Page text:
Dr. John (Ellsworth) Hutchison-Hall

Eastern Orthodox Christian theologian, philosopher, historian, and cultural commentator.


Home » Western Saints of the Orthodox Church » Western Saints of the Orthodox Church — 25th June

Western Saints of the Orthodox Church

25th June


25th June

ADALBERT, a Northumbrian who became a monk at Rathmelgisi in Ireland and accompanied St. Willibrord (7th November) as a deacon to Frisia, where he worked in the area around Egmont. St. Adalbert reposed circa 740, and is the Patron-Saint of Egmont.

AMAND of COLY, according to theVita sancti Sori and the Vita sancti Amandi St. Amand was a sixth century leader of a small hermetic community which worked to evangelise the area around present-day Saint-Amand-de-Coly, Dordogne, France. Following St. Amand’s repose, his disciples founded a community which became the Abbey of St. Amand of Coly, around which the village of Saint-Amand-de-Coly grew.

CYNEBURGA (KYNEBURGA) of GLOUCESTER, little is known about St. Cyneburga, it seems she was a princess who fled an arranged marriage to devote her life to serving God. She became a maid for a baker in Gloucester, whose wife became jealous of the young St. Cyneburga, killing her (710) and threw either her head, or entire body in a nearby well. Later the baker called for her and St. Cyneburga answered from the well. Her body was retrieved from the well and buried nearby. Several miracles were reported at her gravesite, and a chapel was erected over it which attracted many pilgrims.

EUROSIA (OROSIA), the patron saint of Jaca in the Pyrenees. She is said to have been a maiden of noble birth who fled an arranged marriage to a Moor. St. Eurosia hid in a cave, but the smoke from her fire soon revealed her hiding place and she was martyred by Moors in 714.

GALLICANUS (of EMBRUN), the fifth (or seventh) Bishop of Embrun (present-day Roman Catholic Diocese of Gap, France). He reposed circa 541.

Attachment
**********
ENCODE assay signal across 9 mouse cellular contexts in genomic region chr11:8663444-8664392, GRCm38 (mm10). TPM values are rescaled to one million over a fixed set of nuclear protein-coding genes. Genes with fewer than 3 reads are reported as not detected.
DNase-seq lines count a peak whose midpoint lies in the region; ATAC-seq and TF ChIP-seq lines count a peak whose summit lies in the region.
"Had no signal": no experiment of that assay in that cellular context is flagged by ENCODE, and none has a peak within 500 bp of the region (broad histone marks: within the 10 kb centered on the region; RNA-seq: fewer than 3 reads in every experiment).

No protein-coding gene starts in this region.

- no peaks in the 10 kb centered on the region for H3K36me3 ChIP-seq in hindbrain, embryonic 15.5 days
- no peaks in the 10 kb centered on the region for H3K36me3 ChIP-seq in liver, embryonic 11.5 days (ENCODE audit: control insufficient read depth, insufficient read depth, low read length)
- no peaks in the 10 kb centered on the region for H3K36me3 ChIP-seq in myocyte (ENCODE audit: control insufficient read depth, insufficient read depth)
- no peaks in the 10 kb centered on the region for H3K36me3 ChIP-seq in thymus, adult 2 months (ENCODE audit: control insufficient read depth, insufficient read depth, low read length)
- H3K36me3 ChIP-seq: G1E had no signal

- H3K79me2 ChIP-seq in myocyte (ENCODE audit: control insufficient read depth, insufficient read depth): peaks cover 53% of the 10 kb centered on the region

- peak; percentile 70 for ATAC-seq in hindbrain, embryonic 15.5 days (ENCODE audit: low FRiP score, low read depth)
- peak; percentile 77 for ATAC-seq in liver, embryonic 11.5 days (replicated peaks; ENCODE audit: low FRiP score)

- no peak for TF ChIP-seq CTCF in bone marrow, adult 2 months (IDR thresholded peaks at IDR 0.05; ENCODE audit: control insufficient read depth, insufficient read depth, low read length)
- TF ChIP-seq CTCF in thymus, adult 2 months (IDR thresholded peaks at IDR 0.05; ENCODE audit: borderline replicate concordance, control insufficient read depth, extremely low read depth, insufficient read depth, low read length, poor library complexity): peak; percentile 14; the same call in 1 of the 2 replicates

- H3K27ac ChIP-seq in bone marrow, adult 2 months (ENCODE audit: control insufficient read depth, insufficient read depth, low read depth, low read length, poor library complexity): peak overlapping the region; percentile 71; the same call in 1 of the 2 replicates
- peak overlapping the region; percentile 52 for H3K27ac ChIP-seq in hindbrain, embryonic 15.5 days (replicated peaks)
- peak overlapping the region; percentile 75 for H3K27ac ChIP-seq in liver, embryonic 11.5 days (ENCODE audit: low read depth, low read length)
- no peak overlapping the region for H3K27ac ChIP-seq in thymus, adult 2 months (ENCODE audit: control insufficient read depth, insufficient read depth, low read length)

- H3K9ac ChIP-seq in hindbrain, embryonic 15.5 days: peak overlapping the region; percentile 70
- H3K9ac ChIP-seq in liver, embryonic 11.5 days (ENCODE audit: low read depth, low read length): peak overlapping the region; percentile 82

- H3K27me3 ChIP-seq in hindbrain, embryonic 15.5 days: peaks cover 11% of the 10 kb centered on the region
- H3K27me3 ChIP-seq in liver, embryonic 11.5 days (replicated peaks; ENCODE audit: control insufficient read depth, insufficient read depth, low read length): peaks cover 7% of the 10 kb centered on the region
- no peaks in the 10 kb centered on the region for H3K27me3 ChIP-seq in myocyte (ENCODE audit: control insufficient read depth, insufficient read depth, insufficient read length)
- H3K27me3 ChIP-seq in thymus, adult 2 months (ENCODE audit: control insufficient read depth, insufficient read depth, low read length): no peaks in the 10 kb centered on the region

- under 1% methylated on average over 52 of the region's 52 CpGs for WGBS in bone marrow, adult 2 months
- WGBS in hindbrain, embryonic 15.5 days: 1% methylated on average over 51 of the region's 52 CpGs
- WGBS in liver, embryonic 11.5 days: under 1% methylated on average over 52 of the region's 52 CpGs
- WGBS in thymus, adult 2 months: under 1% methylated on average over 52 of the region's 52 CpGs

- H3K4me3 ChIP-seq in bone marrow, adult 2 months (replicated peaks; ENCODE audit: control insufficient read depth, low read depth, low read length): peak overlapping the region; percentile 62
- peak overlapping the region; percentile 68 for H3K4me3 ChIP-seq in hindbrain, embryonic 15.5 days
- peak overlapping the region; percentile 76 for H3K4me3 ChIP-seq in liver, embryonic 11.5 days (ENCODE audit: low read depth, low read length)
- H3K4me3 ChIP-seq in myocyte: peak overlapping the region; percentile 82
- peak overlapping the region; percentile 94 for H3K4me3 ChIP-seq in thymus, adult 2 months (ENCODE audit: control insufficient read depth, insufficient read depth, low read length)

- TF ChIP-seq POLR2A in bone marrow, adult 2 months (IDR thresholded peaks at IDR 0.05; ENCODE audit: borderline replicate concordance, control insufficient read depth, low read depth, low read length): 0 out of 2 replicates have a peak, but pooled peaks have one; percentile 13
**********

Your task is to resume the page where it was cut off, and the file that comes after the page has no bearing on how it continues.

GALLICANUS (of OSTIA), a senior officer in the army of St. Constantine the Great (21st May) and Roman consul. St. Gallicanus retired from the military and settled in Ostia where he founded a hospital and ministered to the sick, reposing circa 362.

GOHARD, a native of Angers and thirty-third Bishop of Nantes. St. Gohard who was beheaded by invading Normans, along with the congregation, while celebrating the liturgy (843). According to legend, St. Gohard picked up his head, and walked to the Loire where he boarded a boat which took him to Angers where he was buried. His relics were translated to the Cathedral of St. Peter and St. Paul of Nantes towards the end of the eleventh century.

MAXIMUS of TURIN, the first recorded Bishop of Turin. St. Maximus served his See during barbarian invasions of the northern Italy. He reposed circa 470, and is remembered for his homilies and other ascetic writings, which survive.

MOLOC (MOLLUOG, MURLACH, LUGAIDH), educated at Bangor Abbey, St. Moloc was a disciple of St. Comgall (10th May), though some sources say he was a disciple of St. Brendan the Voyager (16th May). St. Moloc worked to evangelise the Picts especially in the Hebrides, and was famous for his missionary zeal. He was consecrated Bishop, though the particular See is unknown, and there is documentation from the mid-sixteenth century that states he was patron saint of Argyll. It is believed he reposed circa 592.

MOLONACHUS, (Seventh Century), a disciple of St. Brendan the Voyager (16th May), St. Molonachus later served as Bishop of Lismore in Argyle, Scotland. Nothing further is known of his life.

PROSPER of REGGIO (PROSPER of AQUITAINE), the details of the lives of St. Prosper of Aquitaine and St. Prosper of Reggio have been so intertwined that is difficult to tell at this point if they were even separate individuals. St. Prosper of Aquitaine is well known for his homilies against Pelagianism, and his Chronicle, he also wrote against the Nestorian and Eutychian heresies. There was a St. Prosper who was a Bishop of Reggio in Emilia in Italy for upwards of twenty-two years, and is the patron-saint of the city. However, little else is known of his life. Both saints are believed to have reposed circa 460 – 466.

SELYF (SELYR, LEVAN), (Sixth Century), St. Selyf was a hermit in Cornwall, who is sometimes identified with St. Solomon who flourished in Brittany and shares the same feast date (vide infra).

SOLOMON I, a Cornish nobleman who was the husband of St. Gwen (18th October), and father of St. Cybi (8th November). He went to Brittany, which he ruled until murdered by heathens amongst his subjects circa 550. Many aspects of the lives of SS. Solomon I and Solomon III (vide infra) have become intertwined that it is quite difficult to be certain of various aspects of their lives.

SOLOMON III (SELYF), a King of Brittany who defended his people against both Frank and Viking invaders. The Bretons count him a one of their national heroes. He repented for the crimes of his youth and when he was murdered (874), was proclaimed a martyr.

Prior to the Schism the Patriarchate of Rome was Orthodox, and fully in communion with the Orthodox Church. As Saint John of Shanghai and San Francisco +1966 said “The West was Orthodox for a thousand years, and her venerable Liturgy is far older than any of her heresies”.

Details of British Saints excerpted from Orthodox Saints of the British Isles.
Details of continental saints from these sources.